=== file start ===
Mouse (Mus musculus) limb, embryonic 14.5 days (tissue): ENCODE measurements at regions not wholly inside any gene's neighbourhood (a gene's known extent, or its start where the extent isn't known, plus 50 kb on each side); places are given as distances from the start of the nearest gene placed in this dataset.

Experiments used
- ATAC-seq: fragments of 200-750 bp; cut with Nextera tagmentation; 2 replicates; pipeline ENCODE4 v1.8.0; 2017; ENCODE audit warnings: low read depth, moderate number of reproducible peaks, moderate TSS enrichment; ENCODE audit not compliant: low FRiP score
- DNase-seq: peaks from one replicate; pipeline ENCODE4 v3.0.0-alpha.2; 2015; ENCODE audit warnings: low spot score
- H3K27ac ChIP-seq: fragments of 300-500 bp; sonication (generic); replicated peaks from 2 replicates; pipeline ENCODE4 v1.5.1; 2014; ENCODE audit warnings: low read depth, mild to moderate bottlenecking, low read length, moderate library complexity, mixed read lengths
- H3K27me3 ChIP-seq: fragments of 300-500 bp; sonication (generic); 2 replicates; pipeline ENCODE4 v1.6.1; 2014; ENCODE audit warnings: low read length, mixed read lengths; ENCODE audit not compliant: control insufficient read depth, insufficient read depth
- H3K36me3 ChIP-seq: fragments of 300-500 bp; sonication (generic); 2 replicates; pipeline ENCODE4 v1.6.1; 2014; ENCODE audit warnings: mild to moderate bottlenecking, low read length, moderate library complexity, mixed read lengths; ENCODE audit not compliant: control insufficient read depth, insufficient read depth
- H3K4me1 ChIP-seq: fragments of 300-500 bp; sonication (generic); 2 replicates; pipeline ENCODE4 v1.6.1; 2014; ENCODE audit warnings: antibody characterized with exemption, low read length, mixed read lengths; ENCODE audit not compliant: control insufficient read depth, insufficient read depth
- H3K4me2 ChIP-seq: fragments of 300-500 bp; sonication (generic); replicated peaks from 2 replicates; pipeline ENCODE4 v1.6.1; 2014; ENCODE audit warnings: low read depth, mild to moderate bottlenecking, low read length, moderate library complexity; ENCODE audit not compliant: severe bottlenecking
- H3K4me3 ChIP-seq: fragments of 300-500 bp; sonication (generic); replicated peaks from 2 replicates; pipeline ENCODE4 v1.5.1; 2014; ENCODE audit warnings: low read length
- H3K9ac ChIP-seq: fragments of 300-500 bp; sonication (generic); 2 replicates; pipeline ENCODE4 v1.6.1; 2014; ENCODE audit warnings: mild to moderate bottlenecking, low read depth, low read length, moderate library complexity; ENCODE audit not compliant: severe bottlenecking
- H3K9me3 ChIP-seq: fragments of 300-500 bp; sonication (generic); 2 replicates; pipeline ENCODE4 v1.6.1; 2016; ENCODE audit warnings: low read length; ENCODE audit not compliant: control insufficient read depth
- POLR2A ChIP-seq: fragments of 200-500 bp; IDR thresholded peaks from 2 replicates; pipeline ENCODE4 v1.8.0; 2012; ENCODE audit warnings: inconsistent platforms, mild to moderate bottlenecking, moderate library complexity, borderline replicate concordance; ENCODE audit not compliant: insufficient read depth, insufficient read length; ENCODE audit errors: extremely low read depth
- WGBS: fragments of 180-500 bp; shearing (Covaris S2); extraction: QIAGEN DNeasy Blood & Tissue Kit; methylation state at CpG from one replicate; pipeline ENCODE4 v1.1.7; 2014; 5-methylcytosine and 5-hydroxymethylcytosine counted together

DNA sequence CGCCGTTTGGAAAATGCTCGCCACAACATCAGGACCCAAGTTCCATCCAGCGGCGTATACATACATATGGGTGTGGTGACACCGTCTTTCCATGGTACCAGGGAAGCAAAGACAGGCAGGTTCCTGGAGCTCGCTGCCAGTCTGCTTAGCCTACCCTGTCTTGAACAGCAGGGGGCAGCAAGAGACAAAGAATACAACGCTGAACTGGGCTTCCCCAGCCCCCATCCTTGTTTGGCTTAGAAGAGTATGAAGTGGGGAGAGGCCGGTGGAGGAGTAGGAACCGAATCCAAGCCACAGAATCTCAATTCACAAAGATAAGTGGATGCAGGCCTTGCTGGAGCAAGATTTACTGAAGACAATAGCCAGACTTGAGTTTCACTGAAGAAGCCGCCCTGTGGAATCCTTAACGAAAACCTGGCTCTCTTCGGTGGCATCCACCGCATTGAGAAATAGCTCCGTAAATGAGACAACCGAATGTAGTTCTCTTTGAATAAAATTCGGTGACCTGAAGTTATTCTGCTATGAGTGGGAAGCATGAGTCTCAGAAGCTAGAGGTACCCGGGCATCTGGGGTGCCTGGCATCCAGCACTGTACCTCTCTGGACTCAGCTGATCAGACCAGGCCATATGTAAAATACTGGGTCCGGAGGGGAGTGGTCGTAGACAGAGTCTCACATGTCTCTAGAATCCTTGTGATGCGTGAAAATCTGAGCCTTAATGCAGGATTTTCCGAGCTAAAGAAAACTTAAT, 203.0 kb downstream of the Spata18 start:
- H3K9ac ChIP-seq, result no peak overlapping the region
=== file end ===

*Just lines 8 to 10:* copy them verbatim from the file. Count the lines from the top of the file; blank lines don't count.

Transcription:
- H3K4me1 ChIP-seq: fragments of 300-500 bp; sonication (generic); 2 replicates; pipeline ENCODE4 v1.6.1; 2014; ENCODE audit warnings: antibody characterized with exemption, low read length, mixed read lengths; ENCODE audit not compliant: control insufficient read depth, insufficient read depth
- H3K4me2 ChIP-seq: fragments of 300-500 bp; sonication (generic); replicated peaks from 2 replicates; pipeline ENCODE4 v1.6.1; 2014; ENCODE audit warnings: low read depth, mild to moderate bottlenecking, low read length, moderate library complexity; ENCODE audit not compliant: severe bottlenecking
- H3K4me3 ChIP-seq: fragments of 300-500 bp; sonication (generic); replicated peaks from 2 replicates; pipeline ENCODE4 v1.5.1; 2014; ENCODE audit warnings: low read length